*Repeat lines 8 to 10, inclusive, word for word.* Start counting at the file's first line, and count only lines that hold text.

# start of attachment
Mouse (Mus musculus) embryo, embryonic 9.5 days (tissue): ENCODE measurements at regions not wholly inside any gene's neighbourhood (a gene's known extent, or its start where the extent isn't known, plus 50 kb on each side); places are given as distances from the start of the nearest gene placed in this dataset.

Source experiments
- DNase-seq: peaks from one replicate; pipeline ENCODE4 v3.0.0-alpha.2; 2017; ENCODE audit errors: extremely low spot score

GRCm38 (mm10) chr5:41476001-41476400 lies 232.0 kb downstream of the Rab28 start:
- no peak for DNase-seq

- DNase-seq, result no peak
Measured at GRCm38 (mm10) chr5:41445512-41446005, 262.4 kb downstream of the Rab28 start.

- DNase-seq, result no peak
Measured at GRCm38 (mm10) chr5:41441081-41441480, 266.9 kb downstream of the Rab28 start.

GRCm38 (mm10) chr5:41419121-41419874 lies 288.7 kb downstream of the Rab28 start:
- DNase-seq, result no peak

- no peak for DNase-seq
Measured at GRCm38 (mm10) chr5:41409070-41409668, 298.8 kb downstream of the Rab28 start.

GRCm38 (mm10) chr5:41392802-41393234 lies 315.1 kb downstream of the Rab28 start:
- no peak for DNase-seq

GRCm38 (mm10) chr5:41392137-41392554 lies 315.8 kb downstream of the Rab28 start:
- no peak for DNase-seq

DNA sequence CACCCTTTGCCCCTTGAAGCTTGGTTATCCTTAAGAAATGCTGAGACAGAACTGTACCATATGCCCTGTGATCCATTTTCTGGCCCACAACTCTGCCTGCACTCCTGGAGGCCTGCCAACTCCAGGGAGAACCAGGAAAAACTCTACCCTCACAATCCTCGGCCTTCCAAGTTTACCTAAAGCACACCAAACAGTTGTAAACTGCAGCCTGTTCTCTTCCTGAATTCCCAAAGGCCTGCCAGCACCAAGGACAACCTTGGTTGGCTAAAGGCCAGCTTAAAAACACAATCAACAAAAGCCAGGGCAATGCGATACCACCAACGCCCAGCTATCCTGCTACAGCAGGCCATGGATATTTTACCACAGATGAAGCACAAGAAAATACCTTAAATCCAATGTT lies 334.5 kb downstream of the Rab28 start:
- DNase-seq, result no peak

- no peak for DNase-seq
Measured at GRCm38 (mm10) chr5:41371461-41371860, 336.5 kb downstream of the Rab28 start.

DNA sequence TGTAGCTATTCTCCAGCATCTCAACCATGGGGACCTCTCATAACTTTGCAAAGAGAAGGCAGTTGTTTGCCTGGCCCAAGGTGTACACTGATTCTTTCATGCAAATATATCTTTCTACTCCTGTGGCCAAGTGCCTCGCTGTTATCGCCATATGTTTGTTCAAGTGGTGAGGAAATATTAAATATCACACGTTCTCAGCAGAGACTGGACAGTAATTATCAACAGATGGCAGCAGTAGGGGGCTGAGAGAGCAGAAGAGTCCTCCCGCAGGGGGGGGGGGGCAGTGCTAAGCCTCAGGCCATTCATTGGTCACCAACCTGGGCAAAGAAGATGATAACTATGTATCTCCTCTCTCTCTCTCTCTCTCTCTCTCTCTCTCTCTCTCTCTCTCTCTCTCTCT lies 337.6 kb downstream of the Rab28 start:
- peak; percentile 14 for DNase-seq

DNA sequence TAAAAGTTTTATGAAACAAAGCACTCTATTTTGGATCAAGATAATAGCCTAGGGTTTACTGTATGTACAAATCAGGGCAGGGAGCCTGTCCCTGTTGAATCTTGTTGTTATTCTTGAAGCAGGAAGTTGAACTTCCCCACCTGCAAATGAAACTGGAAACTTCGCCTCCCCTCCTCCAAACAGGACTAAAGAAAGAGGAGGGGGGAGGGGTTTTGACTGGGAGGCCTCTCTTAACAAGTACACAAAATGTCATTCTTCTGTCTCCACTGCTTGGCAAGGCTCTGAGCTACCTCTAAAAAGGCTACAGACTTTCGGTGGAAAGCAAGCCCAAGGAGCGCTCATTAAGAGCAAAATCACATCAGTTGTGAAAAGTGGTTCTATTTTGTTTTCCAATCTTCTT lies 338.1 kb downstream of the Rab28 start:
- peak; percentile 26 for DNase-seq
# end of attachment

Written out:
- DNase-seq, result no peak
Measured at GRCm38 (mm10) chr5:41441081-41441480, 266.9 kb downstream of the Rab28 start.

GRCm38 (mm10) chr5:41419121-41419874 lies 288.7 kb downstream of the Rab28 start: